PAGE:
The Future of Work: Harnessing Disruptive Forces to Leapfrog Challenges
“Office,” “assembly line,” “desk job.” These are common words associated with work today. But work is about to be upturned by three hugely disruptive forces: the Industrial Internet, Advanced Manufacturing, and the Global Brain. And GE calls it; “The Future of Work”.
As they wash over the workplace landscape – from industrial parks to office towers and everyplace in between – we will soon begin to use terms like “collaborative innovation,” “micro-factories,” “cloud sourcing”.
And let there be no doubt, this transformation is not only happening in faraway places like Europe, North America and Asia. It’s coming here too, to the Middle East, North Africa and Turkey region. A GE White Paper titled “Mapping the Future of Work in MENAT” was released today on the sidelines of the World Economic Forum Special Meeting on Unlocking Resources for Regional Development being held in Istanbul.
The changing face of work and the workplace provides an opportunity for the region to leapfrog some of its enduring challenges, including high unemployment, especially among youth; lagging worker productivity, and less homegrown innovation than expected.
For example, regional countries can broaden their manufacturing base with the greater flexibility and speed of advanced manufacturing processes that can fast-forward the design-prototype-production cycle of a new product in micro-factories and other workspaces that use 3D-printing, injection molders and other relatively inexpensive “maker movement” technologies.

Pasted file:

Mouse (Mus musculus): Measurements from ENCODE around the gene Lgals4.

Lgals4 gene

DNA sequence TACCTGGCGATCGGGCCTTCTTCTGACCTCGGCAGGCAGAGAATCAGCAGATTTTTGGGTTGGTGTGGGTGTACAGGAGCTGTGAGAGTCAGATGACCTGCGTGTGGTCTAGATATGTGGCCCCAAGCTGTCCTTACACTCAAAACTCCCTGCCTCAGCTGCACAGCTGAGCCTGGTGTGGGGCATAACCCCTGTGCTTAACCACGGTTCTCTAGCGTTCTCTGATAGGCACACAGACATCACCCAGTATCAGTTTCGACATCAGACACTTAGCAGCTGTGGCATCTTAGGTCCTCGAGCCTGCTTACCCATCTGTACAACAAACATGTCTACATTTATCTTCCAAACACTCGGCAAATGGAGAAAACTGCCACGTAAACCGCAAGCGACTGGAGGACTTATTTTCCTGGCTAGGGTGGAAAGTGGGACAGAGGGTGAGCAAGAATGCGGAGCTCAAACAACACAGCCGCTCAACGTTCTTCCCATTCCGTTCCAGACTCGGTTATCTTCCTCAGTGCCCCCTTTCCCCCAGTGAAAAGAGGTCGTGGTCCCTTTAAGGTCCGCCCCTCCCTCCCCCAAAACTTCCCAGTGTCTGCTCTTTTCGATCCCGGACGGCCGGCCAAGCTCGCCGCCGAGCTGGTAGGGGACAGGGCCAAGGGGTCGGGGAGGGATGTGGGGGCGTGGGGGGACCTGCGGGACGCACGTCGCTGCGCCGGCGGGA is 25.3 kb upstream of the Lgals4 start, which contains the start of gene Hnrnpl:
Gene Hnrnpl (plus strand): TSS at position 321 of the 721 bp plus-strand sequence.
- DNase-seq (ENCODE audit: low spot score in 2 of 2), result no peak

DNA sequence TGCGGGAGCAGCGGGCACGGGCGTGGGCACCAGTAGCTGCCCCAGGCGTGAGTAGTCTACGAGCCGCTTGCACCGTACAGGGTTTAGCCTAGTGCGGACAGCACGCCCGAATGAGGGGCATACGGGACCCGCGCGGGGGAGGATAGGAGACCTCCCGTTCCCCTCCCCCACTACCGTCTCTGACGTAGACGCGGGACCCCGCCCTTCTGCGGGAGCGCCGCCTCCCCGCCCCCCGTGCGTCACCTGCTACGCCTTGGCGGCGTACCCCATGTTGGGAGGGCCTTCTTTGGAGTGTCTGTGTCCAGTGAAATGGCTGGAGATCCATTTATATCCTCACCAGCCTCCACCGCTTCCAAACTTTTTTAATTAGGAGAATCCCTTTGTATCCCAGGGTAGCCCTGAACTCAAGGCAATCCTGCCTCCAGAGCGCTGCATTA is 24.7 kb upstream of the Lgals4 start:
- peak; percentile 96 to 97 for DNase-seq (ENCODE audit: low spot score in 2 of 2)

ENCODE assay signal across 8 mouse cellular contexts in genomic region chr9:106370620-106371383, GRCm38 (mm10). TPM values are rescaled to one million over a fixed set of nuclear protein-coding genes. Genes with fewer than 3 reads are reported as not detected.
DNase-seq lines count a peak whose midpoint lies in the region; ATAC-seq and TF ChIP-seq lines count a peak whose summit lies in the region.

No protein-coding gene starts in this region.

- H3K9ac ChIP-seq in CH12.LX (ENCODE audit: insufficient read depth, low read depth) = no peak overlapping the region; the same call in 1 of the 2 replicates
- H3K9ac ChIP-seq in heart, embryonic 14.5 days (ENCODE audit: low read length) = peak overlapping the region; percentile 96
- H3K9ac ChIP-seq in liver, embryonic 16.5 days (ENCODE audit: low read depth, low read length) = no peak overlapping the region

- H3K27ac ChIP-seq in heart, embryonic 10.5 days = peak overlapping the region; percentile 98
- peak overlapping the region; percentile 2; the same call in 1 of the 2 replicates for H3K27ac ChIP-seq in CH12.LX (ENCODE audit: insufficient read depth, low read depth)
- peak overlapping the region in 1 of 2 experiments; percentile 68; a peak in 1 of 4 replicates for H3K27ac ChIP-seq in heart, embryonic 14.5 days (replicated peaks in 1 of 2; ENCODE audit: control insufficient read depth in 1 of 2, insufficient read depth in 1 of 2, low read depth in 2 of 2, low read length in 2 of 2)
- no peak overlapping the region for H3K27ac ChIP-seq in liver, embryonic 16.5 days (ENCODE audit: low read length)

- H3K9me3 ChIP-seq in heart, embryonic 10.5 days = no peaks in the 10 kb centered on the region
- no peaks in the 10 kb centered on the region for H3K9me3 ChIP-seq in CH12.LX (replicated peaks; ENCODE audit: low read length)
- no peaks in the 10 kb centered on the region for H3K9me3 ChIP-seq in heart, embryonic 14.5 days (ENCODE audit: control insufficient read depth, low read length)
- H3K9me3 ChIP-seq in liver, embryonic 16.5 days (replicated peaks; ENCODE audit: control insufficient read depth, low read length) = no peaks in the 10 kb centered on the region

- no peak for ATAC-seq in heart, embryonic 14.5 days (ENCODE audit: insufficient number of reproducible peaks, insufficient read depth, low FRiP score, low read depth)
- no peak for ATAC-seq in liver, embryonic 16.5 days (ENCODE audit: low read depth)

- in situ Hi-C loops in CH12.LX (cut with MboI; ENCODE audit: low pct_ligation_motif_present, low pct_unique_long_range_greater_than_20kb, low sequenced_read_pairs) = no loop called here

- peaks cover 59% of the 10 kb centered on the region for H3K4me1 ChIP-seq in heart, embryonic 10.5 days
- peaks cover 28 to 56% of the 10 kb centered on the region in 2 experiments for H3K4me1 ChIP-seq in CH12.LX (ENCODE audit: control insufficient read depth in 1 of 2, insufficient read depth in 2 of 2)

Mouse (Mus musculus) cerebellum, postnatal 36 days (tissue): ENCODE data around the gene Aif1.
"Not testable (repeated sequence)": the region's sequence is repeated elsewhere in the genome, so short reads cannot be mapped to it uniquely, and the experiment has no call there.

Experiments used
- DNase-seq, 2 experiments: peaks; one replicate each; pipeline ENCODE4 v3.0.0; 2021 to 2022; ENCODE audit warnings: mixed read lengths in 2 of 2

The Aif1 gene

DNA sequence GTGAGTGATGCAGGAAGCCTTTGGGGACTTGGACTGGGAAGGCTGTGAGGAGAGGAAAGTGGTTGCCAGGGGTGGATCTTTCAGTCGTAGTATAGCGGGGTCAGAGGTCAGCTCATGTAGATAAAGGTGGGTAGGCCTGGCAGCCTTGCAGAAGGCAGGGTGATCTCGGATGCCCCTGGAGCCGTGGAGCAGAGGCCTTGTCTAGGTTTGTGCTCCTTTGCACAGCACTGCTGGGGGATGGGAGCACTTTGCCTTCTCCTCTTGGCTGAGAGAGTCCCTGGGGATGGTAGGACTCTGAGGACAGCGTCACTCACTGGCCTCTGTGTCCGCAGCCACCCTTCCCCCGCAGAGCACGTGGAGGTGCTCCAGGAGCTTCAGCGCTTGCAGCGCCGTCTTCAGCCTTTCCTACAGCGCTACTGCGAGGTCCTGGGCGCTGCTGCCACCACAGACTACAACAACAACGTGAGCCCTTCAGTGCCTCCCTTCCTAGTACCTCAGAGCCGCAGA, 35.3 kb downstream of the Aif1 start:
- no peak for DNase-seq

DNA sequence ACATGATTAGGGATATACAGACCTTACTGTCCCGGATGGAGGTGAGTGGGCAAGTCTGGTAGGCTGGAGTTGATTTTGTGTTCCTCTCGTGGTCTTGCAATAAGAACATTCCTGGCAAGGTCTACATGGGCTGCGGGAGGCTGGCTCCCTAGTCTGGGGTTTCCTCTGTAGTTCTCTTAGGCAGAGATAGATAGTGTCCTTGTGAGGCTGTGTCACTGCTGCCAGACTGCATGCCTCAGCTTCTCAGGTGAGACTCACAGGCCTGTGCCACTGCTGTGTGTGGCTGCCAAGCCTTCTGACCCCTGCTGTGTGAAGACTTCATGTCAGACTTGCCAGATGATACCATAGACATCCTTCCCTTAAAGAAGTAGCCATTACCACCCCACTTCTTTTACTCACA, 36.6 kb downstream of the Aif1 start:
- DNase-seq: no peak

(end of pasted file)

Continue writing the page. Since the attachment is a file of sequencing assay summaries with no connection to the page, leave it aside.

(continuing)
The ability to tap nationwide and cross-border human talent through Internet-linked networks will lower barriers to entry and redefine the concept of scale for companies by enabling smaller initial investment. It also will open employment opportunities to regional workers who now can access jobs irrespective of location.
The industrial Internet and advanced manufacturing will boost productivity and efficiency across key sectors such as oil and gas, aviation, transportation and health care, while roles such as engineers and technicians will see salaries rise as they become more productive and valuable through technologies that link their work on the ground with big data resources in the cloud.
Even more, as local supply chains become stronger, robust mechanical components and electronics industries can emerge, helping regional economies shift towards more knowledge intensive, higher value-added exports.